Sunday, February 16, 2014

What She Saw by Mark Roberts

When a nine-year-old boy is left to die inside a burning car on a sink estate in Peckham, DCI David Rosen is drafted in to investigate. The young boy has been severely burned, and is now fighting for his life. As Rosen and his team begin to scour the crime scene for forensic evidence, they discover something chilling; a graffiti image of a sinister eye, drawn in exquisite detail above the site of the wreckage - and behind it, a series of mysterious markings, etched into the wall. Could the markings represent a secret code left by the killer - a code that will hold the key to the investigation?

I received this copy from the publishers for an open and honest review.

Star Rating

This story opens with the eye witness account of Stevie Jensen, a young boy who discovers, and pulls out, Thomas Glass from a burning car. The reader is also introduced to Macy Conner who is another witness of this terrifying attack that leaves poor Thomas Glass in a critical condition,

"Sodium streetlight picked out his charred face. He had no eyelids, just red raw whites, one blackened at the centre."

It quickly becomes clear that eleven-year-old Macy Conner is a very troubled, young girl who lives in squalor with a mother who wishes she had never been born. The title 'What She Saw' indicates that Macy's eye witness account of this fateful attack will influence the course of events for the rest of the novel.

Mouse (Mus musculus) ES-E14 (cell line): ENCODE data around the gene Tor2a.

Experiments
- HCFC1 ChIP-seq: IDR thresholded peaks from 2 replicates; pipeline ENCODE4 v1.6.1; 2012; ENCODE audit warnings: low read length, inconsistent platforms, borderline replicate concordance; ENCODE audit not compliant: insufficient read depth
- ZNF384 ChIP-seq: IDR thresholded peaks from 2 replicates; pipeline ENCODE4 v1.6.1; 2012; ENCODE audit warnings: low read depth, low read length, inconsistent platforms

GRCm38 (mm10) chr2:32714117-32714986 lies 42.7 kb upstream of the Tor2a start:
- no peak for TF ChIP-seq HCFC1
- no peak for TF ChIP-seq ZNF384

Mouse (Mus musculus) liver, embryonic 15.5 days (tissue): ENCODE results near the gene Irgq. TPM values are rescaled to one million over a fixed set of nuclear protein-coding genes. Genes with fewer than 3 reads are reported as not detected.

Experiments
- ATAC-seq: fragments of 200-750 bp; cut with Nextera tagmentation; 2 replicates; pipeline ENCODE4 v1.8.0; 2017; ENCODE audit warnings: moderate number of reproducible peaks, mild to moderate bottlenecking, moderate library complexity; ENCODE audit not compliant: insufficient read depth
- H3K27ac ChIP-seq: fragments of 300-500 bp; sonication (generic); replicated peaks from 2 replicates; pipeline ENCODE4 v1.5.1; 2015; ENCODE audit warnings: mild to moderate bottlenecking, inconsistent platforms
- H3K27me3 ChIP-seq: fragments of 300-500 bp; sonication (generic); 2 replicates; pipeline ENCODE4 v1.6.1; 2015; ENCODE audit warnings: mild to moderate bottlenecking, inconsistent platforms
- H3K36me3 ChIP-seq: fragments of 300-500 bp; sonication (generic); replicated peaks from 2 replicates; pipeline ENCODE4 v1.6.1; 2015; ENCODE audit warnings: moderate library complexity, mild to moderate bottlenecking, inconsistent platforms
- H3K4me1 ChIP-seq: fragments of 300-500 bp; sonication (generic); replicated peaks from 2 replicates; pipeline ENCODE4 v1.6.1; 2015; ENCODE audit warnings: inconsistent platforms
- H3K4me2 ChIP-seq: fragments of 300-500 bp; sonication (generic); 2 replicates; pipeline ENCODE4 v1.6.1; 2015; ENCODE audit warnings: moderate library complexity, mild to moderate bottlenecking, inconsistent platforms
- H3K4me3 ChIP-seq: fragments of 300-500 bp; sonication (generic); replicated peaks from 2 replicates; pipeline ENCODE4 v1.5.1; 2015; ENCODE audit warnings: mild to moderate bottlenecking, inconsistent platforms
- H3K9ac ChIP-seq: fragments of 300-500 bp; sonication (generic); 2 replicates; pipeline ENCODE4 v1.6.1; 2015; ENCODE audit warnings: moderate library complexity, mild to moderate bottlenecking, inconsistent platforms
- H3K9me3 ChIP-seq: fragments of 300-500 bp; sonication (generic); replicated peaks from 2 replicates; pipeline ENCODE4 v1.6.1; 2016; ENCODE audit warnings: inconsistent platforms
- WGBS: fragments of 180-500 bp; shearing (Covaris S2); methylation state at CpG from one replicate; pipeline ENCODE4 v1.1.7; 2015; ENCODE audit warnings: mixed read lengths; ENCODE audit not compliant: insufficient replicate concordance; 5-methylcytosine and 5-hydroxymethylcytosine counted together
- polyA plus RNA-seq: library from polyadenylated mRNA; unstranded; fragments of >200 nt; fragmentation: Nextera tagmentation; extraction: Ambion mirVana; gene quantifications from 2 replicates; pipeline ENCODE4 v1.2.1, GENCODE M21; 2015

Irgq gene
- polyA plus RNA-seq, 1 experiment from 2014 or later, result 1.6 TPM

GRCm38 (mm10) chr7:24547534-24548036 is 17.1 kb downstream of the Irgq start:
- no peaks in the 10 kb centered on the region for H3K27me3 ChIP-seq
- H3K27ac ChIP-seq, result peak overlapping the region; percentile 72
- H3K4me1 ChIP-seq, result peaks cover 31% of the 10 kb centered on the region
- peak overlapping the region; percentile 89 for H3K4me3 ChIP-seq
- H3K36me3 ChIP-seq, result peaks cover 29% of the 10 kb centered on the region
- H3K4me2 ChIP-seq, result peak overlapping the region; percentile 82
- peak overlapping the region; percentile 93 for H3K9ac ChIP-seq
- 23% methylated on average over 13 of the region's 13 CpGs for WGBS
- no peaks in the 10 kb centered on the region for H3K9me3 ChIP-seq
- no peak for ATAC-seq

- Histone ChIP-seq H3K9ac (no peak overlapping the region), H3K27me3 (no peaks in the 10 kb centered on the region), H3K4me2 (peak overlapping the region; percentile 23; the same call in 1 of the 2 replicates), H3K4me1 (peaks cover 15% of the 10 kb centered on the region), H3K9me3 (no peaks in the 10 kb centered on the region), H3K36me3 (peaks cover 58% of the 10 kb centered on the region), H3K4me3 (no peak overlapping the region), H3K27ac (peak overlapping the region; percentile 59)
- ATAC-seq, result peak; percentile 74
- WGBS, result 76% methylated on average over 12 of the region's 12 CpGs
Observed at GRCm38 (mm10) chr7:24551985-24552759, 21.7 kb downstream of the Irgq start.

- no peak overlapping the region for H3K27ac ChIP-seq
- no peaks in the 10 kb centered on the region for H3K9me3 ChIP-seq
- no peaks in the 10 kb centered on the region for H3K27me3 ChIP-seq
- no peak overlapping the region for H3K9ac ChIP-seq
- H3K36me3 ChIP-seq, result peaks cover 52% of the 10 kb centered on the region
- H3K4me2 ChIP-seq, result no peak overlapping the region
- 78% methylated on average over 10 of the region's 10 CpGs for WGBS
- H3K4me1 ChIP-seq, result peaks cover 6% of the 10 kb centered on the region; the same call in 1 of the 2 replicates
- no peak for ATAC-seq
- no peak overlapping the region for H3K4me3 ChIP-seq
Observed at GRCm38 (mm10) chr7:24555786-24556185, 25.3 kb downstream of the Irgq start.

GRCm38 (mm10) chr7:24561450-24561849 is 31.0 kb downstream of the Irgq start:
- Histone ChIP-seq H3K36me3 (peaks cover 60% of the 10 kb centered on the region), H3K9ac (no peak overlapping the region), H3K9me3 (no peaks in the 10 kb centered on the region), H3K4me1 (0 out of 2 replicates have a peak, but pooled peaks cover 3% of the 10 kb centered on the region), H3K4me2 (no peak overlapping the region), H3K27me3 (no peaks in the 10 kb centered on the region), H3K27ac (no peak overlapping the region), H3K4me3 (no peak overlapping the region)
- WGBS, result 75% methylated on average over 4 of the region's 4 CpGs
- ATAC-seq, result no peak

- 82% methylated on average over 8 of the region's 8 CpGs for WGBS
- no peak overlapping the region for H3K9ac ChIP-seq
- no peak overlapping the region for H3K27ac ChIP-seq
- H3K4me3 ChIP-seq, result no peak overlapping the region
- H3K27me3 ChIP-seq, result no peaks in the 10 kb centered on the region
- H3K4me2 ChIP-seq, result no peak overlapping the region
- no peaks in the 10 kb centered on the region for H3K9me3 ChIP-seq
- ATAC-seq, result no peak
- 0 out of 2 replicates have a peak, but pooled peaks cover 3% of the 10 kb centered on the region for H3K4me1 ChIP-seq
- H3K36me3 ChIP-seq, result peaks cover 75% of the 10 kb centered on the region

As the story progresses, another teenager is murdered in a brutal fire attack and it becomes evident that whoever is responsible for these attacks is leaving behind a mysterious code. DCI Rosen (the main officer working on the case) finds himself a target in a horrifying game of cat and mouse. As children continue to disappear and characters' secrets begin to unfurl, DCI Rosen finds himself growing ever closer to uncovering the monster behind the murders. 

Unfortunately, before starting this crime novel I read the blurb on the back of the book which was incredibly long and detailed. I have decided not to add the second paragraph of this blurb to my blog as it gave away the entire plot line! In one fateful sentence, Mark Roberts gave away the character behind all the murders and therefore any red herrings along the way were unnecessary. This was a real shame and therefore tarnished my enjoyment of the book. 

I also feel that this novel was let down in it's development of the characters. I didn't really feel any true connections with the victims and, therefore, lacked empathy and emotion. Although Mark Roberts managed to tie up loose ends and link the characters together at the end of the novel this was not done seamlessly and at times left me slightly confused. 

Mark Roberts is clearly an imaginative crime writer and without having read the blurb I am sure I would have enjoyed this novel. So... if you fancy giving it a go take my advice and don't turn it over!

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